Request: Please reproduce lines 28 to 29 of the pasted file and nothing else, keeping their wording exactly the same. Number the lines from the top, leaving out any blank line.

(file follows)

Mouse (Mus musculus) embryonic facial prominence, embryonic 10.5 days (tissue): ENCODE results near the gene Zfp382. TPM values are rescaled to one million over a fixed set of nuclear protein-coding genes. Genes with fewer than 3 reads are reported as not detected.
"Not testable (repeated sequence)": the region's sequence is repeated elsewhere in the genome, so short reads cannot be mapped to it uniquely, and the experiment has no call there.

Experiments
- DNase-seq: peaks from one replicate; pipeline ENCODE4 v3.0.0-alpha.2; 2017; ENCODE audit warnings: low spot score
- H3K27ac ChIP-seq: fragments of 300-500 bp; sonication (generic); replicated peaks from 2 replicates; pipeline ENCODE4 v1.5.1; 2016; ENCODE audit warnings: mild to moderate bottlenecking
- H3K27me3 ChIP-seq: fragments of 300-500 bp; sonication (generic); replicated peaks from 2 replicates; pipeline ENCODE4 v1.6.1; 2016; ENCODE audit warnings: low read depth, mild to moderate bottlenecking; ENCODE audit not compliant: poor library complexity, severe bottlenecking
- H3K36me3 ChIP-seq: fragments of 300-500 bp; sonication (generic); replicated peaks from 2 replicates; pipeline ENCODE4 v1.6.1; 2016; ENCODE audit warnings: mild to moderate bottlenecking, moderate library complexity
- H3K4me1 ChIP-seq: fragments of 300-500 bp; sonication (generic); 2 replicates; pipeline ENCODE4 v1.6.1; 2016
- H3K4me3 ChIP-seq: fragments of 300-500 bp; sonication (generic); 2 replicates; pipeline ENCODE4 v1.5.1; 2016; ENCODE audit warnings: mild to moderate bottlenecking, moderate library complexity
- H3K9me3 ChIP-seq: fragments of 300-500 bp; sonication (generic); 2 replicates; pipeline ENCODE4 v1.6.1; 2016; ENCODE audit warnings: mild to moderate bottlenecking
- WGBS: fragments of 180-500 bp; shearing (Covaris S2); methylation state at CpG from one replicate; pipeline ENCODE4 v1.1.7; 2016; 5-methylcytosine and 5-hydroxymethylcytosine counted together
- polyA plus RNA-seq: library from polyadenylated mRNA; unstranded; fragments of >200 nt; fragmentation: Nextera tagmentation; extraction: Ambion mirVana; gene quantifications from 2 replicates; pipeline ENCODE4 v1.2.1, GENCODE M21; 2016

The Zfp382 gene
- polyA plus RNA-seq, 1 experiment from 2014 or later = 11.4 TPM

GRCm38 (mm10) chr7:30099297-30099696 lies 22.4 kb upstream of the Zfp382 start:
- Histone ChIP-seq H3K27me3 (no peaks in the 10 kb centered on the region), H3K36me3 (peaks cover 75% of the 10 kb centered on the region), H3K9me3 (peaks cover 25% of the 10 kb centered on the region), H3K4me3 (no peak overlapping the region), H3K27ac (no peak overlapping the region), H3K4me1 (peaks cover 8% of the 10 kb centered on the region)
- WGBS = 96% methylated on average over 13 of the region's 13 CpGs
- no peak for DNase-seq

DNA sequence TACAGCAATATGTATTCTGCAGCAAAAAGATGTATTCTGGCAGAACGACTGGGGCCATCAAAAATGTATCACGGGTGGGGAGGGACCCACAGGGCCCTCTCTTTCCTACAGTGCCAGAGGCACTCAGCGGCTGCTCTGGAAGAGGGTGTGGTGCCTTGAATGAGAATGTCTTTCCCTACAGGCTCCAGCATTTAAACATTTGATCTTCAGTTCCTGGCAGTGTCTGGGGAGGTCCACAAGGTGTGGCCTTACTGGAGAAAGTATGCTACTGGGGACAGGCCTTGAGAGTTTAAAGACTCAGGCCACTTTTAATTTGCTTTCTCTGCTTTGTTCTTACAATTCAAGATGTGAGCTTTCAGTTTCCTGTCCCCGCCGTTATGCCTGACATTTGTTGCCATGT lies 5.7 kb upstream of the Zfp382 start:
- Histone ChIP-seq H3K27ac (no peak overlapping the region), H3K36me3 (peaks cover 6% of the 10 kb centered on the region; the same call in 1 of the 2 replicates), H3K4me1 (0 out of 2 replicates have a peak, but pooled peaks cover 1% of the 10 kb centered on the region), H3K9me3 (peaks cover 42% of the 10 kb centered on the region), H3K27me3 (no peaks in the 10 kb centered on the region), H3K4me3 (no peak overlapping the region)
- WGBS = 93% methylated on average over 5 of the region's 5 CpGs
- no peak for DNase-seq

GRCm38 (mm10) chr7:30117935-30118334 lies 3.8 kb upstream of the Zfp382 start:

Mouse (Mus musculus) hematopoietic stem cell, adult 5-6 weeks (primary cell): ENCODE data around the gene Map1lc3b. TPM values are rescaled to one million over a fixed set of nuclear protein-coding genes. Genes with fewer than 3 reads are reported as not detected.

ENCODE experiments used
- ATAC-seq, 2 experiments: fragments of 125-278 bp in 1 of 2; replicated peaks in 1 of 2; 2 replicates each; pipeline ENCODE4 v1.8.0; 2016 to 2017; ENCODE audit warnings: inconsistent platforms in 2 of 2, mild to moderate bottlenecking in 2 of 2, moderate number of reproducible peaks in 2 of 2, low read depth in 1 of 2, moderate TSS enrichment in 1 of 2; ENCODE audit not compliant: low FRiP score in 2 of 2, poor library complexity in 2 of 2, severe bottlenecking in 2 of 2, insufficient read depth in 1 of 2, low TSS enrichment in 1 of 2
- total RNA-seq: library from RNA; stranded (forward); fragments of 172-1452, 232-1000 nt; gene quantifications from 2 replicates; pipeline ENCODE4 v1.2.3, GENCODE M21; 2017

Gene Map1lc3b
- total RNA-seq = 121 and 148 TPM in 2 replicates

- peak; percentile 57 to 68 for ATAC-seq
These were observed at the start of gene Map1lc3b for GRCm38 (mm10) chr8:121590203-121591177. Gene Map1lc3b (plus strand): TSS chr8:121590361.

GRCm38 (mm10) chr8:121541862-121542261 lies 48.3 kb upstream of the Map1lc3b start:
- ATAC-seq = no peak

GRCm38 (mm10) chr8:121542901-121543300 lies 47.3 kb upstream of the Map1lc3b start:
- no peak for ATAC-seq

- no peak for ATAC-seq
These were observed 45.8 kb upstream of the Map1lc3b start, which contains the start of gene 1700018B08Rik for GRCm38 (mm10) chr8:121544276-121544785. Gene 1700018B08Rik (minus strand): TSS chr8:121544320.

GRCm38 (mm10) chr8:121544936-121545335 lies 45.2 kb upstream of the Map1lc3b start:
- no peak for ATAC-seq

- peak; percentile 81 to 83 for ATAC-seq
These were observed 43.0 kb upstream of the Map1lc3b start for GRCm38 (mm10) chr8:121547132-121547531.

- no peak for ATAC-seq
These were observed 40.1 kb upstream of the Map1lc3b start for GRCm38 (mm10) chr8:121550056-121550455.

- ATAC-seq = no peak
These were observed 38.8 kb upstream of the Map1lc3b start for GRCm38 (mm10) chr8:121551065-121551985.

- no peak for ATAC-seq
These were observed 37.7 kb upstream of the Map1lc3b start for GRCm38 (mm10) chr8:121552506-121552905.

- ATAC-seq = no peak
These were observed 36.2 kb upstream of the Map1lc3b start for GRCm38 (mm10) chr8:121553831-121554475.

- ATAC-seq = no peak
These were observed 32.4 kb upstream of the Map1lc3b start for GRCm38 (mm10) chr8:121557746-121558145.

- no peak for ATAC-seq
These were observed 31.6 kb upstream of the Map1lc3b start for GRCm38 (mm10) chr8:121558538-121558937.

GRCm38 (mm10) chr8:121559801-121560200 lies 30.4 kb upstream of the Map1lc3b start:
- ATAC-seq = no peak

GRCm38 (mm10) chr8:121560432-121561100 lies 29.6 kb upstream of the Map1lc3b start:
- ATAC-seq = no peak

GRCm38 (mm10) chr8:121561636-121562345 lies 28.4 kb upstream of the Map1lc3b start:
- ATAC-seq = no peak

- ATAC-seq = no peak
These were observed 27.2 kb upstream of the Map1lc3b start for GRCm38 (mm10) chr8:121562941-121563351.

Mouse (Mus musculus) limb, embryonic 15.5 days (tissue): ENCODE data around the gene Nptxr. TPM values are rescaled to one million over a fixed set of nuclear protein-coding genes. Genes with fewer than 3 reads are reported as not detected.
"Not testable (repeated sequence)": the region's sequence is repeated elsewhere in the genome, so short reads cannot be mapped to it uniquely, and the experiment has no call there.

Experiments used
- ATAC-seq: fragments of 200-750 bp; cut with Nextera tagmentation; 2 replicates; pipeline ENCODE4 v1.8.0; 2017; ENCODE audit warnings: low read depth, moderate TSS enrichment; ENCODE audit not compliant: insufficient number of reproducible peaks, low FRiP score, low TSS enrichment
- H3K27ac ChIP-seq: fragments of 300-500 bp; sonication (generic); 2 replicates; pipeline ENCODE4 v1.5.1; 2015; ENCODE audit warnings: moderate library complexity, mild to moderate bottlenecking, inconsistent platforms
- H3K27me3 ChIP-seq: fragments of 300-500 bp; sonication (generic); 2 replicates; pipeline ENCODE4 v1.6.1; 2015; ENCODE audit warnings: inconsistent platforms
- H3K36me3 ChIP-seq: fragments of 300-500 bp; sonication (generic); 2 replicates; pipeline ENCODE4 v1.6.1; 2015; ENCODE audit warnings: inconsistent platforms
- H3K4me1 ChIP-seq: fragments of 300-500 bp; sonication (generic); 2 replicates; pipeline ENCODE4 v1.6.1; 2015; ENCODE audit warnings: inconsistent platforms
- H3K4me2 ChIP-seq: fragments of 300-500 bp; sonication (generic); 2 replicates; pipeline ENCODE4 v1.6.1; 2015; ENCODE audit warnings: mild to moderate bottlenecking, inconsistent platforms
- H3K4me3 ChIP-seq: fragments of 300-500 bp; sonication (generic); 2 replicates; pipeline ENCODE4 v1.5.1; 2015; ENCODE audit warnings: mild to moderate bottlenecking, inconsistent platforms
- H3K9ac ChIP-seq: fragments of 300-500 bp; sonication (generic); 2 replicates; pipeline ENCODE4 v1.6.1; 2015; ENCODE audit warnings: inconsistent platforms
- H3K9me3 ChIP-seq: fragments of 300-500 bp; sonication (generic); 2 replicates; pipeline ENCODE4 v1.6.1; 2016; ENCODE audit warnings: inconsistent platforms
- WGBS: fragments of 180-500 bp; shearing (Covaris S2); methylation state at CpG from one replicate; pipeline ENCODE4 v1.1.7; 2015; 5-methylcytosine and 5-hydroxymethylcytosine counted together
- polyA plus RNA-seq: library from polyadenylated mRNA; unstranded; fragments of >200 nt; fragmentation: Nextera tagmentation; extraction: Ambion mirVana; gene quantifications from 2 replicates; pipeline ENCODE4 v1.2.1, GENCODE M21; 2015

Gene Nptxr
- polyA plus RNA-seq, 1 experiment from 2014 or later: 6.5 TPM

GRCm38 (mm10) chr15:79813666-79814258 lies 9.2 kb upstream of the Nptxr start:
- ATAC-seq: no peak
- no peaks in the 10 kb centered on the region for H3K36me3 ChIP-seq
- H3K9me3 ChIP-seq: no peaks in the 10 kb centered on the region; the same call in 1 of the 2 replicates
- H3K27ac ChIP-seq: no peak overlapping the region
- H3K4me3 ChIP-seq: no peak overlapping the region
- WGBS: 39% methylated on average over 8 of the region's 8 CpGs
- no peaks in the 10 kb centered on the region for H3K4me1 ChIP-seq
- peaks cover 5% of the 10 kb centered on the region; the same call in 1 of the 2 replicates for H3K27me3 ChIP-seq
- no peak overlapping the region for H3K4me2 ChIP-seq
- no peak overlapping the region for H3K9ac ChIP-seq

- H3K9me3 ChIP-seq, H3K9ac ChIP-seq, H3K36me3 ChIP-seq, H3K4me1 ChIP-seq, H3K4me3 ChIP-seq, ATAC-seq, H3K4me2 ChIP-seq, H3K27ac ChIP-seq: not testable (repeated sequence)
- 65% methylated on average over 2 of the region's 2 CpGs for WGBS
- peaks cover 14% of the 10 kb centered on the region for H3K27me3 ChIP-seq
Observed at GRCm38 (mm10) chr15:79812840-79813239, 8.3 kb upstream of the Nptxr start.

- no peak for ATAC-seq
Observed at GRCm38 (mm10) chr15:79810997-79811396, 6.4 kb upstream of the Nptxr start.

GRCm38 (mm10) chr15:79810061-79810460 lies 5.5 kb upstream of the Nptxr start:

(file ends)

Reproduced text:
Gene Map1lc3b
- total RNA-seq = 121 and 148 TPM in 2 replicates